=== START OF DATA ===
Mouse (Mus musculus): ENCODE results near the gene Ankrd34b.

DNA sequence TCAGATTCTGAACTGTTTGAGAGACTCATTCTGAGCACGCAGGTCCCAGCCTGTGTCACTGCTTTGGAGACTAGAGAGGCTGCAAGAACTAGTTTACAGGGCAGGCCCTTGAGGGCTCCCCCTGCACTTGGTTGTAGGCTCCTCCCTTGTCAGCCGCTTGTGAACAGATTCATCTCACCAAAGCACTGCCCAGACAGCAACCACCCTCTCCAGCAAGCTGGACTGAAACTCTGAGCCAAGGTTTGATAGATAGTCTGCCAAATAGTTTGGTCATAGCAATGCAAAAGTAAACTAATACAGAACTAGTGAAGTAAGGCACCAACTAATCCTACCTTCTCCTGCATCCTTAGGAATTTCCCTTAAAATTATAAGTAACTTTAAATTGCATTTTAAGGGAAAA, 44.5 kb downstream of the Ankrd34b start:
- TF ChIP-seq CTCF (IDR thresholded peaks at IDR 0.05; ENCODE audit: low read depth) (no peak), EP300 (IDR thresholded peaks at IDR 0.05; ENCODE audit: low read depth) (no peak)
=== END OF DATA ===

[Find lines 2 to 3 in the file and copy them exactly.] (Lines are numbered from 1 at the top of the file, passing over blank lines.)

DNA sequence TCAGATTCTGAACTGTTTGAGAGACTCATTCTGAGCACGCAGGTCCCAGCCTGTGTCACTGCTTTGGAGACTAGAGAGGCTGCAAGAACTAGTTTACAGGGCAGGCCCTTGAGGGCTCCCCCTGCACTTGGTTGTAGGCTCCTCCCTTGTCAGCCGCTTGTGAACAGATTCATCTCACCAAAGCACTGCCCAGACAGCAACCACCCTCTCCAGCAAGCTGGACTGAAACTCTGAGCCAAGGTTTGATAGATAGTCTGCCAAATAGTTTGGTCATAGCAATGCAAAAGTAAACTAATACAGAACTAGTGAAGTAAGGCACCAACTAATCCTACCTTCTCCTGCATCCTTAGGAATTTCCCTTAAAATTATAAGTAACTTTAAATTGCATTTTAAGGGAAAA, 44.5 kb downstream of the Ankrd34b start:
- TF ChIP-seq CTCF (IDR thresholded peaks at IDR 0.05; ENCODE audit: low read depth) (no peak), EP300 (IDR thresholded peaks at IDR 0.05; ENCODE audit: low read depth) (no peak)